A new report shows mutual funds as a group are increasingly taking the side of management when it comes to executive pay proposals.

The report from the AFSCME, The Corporate Library and the Shareowner Education Network is calling on the SEC to require mutual funds to distribute a Plain English report on proxy voting to investors. The report analyzed mutual fund voting patterns on compensation issues in 2007 and 2008.

“Given the performance of many companies, investors in mutual funds should be outraged that their assets are being used to prop up CEO pay that is too often undeserved and unearned,” said AFSCME International President Gerald W. McEntee. “The worst ranked funds are accomplices in the overpayment of CEOs. They should be protecting the assets of their clients by demanding that CEOs get paid for performance, rather than supporting runaway pay.”

The four worst offenders, according to the report, are AllianceBernstein, Ameriprise Financial, Barclays Global Investors and Columbia Management. AllianceBernstein was the worst, supporting management compensation proposals more than 90 percent of the time while its support for shareholder proposals decreased to 2 percent.

Templeton, T. Rowe Price and Schwab consistently came out at the top of the ratings as most likely to vote to constrain pay. These funds voted for shareholder proposals designed to constrain executive compensation at an average of 78 percent. They also voted against directors on compensation committees at pay offending companies at a higher rate than other funds.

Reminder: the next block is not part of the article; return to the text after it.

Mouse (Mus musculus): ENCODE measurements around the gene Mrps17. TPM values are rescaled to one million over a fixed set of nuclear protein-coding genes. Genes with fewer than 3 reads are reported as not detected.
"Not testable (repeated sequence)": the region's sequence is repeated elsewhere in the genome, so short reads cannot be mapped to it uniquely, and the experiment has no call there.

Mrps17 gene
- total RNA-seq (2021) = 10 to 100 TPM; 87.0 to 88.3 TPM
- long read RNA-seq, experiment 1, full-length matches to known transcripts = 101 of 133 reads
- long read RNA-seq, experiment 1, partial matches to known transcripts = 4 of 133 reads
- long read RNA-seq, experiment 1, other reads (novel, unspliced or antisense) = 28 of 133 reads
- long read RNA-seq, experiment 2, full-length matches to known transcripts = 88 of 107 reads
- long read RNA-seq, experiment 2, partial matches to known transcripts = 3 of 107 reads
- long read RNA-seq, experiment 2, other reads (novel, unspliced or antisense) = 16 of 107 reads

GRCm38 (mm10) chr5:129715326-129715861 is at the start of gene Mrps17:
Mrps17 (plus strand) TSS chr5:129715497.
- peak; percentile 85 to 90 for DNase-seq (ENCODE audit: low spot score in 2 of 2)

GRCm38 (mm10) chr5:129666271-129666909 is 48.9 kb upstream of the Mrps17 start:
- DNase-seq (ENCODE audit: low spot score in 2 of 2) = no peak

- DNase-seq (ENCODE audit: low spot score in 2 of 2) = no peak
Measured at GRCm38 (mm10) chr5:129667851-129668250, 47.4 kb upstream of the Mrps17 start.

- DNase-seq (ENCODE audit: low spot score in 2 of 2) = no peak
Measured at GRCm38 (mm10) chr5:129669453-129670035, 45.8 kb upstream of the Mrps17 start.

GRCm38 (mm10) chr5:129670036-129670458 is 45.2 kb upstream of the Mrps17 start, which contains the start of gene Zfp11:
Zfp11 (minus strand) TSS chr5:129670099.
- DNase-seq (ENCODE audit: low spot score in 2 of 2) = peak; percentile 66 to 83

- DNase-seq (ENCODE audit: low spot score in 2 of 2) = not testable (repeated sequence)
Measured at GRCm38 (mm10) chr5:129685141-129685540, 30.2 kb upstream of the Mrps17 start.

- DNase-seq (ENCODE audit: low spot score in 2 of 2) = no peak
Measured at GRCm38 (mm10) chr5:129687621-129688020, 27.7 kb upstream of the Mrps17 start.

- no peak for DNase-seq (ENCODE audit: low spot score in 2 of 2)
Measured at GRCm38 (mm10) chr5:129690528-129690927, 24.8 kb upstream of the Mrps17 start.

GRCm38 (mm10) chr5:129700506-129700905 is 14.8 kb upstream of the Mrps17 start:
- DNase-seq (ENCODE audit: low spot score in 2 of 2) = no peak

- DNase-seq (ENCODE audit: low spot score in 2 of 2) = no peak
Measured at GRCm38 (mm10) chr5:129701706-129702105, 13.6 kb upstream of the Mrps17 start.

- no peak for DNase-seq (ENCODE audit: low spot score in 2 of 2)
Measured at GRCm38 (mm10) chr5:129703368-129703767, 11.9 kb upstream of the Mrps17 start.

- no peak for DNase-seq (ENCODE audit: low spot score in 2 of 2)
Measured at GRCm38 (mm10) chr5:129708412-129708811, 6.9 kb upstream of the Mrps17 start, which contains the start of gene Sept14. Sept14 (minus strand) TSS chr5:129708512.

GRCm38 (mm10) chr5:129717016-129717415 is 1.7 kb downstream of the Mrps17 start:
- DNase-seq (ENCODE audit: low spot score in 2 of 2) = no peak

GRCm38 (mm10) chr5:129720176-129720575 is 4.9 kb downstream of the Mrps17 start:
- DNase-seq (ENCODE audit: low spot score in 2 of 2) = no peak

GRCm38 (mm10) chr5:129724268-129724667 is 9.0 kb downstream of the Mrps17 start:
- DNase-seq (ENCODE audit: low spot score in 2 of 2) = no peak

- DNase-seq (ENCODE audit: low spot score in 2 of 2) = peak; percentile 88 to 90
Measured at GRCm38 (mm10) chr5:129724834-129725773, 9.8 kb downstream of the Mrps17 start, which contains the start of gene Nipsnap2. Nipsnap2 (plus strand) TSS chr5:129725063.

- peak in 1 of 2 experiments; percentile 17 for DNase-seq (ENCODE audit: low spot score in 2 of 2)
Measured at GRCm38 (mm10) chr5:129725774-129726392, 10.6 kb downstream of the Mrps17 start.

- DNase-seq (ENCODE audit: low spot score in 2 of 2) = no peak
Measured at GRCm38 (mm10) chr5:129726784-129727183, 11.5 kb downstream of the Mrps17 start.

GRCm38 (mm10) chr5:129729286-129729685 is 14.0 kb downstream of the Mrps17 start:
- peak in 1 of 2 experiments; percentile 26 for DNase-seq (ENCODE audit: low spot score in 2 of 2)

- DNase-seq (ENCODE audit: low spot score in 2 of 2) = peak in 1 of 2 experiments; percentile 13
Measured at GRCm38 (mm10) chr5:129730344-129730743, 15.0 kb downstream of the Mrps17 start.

The report found that the average level of support for management proposals on compensation issues was 82 percent in 2007 and 84 percent in 2008, a steady increase from 75.8 percent in 2006. The average level of support for the categories of compensation-related shareholder proposals was 42 percent in 2007 and 40 percent in 2008, a significant decrease from the 46.5 percent in 2006. Mutual funds did show they were more willing to withhold votes from directors over compensation issues, increasing the average level of withheld support for certain directors from 42 percent in 2007 to 52 percent in 2008.

View the full report here.